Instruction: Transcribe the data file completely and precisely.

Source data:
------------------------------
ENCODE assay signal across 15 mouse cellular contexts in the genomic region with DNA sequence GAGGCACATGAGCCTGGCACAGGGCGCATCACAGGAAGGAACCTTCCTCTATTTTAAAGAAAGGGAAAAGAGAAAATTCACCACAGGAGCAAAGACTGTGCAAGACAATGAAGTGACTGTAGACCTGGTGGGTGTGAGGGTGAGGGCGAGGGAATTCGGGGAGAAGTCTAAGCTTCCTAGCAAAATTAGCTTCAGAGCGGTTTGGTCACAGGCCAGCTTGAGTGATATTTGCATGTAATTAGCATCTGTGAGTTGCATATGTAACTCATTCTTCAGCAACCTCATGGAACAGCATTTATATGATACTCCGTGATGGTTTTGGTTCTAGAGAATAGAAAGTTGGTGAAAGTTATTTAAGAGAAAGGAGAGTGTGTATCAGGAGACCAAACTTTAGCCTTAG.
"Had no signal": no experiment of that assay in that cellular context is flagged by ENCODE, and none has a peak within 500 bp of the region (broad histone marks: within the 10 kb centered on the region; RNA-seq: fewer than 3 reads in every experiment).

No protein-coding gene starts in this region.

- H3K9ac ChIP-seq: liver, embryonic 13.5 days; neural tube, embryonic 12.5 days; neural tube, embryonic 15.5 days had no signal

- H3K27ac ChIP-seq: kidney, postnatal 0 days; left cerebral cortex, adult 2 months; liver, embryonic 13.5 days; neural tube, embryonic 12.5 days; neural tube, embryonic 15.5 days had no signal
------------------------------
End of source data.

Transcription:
ENCODE assay signal across 15 mouse cellular contexts in the genomic region with DNA sequence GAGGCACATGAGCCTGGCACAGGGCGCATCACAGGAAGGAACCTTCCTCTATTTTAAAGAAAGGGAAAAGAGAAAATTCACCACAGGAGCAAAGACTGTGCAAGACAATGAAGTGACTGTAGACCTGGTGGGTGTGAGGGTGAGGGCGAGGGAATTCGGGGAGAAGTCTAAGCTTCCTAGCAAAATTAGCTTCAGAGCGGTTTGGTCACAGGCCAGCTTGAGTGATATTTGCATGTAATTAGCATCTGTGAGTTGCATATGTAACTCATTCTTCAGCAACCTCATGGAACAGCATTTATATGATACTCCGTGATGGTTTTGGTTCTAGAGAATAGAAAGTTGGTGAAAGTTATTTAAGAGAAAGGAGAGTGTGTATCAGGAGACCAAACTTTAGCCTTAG.
"Had no signal": no experiment of that assay in that cellular context is flagged by ENCODE, and none has a peak within 500 bp of the region (broad histone marks: within the 10 kb centered on the region; RNA-seq: fewer than 3 reads in every experiment).

No protein-coding gene starts in this region.

- H3K9ac ChIP-seq: liver, embryonic 13.5 days; neural tube, embryonic 12.5 days; neural tube, embryonic 15.5 days had no signal

- H3K27ac ChIP-seq: kidney, postnatal 0 days; left cerebral cortex, adult 2 months; liver, embryonic 13.5 days; neural tube, embryonic 12.5 days; neural tube, embryonic 15.5 days had no signal